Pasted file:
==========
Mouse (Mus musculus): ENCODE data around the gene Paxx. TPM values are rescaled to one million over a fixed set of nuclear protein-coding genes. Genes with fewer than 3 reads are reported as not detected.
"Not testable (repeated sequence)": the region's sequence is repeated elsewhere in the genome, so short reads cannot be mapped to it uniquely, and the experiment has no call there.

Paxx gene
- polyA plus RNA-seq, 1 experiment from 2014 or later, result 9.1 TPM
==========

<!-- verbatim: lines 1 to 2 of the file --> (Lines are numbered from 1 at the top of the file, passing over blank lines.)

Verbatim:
Mouse (Mus musculus): ENCODE data around the gene Paxx. TPM values are rescaled to one million over a fixed set of nuclear protein-coding genes. Genes with fewer than 3 reads are reported as not detected.
"Not testable (repeated sequence)": the region's sequence is repeated elsewhere in the genome, so short reads cannot be mapped to it uniquely, and the experiment has no call there.